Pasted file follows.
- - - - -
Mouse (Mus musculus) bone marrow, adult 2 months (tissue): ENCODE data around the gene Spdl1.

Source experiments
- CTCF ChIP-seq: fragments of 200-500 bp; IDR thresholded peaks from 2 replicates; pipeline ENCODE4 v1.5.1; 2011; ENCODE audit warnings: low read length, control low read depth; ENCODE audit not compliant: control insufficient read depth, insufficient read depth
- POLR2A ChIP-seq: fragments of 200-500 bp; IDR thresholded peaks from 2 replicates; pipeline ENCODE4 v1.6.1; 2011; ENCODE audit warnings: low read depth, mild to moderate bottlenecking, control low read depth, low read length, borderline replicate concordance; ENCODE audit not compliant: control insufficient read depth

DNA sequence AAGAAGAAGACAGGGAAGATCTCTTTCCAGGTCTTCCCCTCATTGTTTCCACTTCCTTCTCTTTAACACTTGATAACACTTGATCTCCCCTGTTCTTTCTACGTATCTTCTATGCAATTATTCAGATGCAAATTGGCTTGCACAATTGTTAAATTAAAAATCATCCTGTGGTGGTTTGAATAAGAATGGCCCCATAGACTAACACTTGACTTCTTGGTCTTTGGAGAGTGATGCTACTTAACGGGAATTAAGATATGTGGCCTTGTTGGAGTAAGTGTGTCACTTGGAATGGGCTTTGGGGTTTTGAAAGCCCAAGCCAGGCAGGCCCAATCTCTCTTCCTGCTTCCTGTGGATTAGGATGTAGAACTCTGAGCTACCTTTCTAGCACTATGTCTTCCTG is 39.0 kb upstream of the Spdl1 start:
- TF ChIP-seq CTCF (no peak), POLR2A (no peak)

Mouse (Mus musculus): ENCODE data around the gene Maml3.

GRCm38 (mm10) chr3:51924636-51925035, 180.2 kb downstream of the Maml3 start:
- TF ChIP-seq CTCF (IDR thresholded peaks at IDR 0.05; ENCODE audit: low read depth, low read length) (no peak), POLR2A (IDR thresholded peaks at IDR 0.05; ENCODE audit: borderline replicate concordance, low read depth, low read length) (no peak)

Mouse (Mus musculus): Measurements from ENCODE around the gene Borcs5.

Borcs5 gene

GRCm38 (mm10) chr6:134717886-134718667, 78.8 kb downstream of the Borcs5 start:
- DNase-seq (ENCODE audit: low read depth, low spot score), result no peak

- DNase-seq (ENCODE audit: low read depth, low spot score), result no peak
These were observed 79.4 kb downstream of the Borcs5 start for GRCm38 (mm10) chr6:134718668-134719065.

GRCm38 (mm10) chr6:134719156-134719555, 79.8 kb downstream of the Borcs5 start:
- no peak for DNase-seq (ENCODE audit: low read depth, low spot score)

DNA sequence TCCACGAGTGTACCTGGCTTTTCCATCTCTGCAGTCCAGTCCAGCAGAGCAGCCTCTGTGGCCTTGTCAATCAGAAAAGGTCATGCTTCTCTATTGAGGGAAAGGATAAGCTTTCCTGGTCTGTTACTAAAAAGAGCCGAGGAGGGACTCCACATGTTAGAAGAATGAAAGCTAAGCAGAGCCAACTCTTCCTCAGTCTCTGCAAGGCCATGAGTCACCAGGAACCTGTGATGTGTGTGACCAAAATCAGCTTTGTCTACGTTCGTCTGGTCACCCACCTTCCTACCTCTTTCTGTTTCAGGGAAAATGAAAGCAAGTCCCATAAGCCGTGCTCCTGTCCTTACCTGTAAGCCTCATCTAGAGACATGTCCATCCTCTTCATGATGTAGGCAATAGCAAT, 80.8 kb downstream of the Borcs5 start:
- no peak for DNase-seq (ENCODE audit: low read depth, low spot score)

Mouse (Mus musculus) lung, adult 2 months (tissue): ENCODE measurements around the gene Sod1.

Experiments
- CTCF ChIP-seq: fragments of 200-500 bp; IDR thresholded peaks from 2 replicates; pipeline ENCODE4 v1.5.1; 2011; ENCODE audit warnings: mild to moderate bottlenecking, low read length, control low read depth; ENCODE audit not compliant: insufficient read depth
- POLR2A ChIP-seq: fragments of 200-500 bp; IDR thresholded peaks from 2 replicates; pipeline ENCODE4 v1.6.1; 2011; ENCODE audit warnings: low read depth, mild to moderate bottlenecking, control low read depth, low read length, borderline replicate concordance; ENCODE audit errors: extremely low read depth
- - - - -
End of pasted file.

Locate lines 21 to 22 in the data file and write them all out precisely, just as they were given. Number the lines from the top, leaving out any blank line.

Experiments
- CTCF ChIP-seq: fragments of 200-500 bp; IDR thresholded peaks from 2 replicates; pipeline ENCODE4 v1.5.1; 2011; ENCODE audit warnings: mild to moderate bottlenecking, low read length, control low read depth; ENCODE audit not compliant: insufficient read depth